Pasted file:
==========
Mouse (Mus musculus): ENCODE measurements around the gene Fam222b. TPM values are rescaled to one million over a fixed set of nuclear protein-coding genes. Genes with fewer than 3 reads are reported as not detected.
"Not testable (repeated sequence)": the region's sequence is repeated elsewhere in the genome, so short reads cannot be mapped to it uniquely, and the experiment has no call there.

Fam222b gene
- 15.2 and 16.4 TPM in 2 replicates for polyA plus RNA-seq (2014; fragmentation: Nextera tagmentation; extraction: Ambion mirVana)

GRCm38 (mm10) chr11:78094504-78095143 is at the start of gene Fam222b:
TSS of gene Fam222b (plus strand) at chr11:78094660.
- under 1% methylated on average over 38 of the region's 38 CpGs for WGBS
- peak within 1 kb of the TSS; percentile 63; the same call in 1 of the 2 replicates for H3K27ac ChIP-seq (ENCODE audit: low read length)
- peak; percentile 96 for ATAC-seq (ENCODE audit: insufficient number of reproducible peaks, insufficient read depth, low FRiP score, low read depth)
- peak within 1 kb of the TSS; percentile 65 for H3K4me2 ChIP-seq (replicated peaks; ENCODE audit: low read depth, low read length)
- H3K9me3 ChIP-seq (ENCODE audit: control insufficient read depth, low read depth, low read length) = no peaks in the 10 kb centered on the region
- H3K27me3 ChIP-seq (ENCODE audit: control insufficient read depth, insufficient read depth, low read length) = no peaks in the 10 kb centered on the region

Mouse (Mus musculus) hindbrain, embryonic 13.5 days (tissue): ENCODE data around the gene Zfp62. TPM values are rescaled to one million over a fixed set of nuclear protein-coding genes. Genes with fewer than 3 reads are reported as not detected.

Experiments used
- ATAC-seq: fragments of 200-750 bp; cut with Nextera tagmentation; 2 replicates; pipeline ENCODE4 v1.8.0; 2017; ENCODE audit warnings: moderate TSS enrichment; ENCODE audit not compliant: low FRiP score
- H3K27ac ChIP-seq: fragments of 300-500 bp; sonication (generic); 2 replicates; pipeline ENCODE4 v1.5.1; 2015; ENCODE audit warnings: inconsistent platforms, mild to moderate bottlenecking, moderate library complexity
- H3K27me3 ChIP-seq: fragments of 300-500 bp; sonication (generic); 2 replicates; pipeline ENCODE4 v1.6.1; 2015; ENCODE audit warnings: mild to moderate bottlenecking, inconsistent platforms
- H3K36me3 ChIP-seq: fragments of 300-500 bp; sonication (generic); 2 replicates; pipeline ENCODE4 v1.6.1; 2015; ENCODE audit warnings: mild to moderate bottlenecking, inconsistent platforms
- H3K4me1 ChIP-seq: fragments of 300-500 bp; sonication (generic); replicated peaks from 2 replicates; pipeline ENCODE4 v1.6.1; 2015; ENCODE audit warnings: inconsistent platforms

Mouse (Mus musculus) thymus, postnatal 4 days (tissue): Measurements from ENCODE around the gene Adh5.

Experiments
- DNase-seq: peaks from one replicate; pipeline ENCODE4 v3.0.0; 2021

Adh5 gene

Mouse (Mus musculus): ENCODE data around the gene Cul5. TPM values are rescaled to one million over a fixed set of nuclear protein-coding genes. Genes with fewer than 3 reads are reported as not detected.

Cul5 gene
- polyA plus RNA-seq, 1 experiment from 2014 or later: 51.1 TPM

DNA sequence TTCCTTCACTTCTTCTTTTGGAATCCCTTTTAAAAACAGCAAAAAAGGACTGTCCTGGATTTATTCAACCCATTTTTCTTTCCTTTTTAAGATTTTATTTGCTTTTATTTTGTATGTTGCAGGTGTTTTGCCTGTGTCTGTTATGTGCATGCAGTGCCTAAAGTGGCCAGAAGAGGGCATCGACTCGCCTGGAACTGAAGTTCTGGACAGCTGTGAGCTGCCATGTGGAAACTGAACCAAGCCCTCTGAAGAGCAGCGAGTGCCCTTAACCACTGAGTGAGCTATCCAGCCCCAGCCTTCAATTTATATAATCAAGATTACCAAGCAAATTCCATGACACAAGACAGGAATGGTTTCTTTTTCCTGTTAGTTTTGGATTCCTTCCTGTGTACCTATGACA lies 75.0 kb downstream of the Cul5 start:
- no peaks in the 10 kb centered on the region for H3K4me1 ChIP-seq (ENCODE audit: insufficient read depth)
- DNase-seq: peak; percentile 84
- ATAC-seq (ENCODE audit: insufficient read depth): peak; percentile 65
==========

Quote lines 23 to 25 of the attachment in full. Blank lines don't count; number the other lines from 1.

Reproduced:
Adh5 gene

Mouse (Mus musculus): ENCODE data around the gene Cul5. TPM values are rescaled to one million over a fixed set of nuclear protein-coding genes. Genes with fewer than 3 reads are reported as not detected.

Cul5 gene